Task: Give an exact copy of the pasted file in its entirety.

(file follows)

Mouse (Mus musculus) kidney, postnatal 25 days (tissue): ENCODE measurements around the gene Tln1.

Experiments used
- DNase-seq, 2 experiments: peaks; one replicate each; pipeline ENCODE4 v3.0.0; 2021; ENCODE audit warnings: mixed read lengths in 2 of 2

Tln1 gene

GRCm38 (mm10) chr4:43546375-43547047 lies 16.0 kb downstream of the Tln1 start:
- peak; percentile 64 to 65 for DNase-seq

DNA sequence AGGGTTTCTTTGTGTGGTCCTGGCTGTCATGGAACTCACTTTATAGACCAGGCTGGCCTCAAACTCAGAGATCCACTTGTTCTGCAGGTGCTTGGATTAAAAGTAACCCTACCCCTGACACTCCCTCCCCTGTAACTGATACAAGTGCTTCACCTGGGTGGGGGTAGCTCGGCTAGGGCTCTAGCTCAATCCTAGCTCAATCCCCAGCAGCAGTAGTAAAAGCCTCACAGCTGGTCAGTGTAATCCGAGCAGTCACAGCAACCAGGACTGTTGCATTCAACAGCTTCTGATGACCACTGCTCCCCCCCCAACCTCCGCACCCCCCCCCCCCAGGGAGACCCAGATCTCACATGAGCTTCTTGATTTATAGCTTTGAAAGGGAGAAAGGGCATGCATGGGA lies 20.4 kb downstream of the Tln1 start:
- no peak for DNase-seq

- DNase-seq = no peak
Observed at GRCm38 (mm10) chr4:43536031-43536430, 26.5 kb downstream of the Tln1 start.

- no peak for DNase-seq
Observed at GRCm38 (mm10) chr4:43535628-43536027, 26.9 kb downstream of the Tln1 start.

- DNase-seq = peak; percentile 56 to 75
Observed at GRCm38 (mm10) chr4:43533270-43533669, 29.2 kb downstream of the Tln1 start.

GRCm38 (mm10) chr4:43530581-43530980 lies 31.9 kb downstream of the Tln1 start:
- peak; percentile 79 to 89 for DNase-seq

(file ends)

Mouse (Mus musculus) kidney, postnatal 25 days (tissue): ENCODE measurements around the gene Tln1.

Experiments used
- DNase-seq, 2 experiments: peaks; one replicate each; pipeline ENCODE4 v3.0.0; 2021; ENCODE audit warnings: mixed read lengths in 2 of 2

Tln1 gene

GRCm38 (mm10) chr4:43546375-43547047 lies 16.0 kb downstream of the Tln1 start:
- peak; percentile 64 to 65 for DNase-seq

DNA sequence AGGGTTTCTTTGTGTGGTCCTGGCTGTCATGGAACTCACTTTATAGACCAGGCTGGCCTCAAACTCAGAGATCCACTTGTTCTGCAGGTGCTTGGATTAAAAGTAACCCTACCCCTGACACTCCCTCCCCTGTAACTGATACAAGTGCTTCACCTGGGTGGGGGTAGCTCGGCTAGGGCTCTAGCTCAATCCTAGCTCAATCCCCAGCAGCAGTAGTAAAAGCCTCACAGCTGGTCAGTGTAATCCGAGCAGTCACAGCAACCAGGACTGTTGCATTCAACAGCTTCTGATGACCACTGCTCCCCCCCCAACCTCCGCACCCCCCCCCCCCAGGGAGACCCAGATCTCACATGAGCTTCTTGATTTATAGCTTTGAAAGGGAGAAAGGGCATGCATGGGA lies 20.4 kb downstream of the Tln1 start:
- no peak for DNase-seq

- DNase-seq = no peak
Observed at GRCm38 (mm10) chr4:43536031-43536430, 26.5 kb downstream of the Tln1 start.

- no peak for DNase-seq
Observed at GRCm38 (mm10) chr4:43535628-43536027, 26.9 kb downstream of the Tln1 start.

- DNase-seq = peak; percentile 56 to 75
Observed at GRCm38 (mm10) chr4:43533270-43533669, 29.2 kb downstream of the Tln1 start.

GRCm38 (mm10) chr4:43530581-43530980 lies 31.9 kb downstream of the Tln1 start:
- peak; percentile 79 to 89 for DNase-seq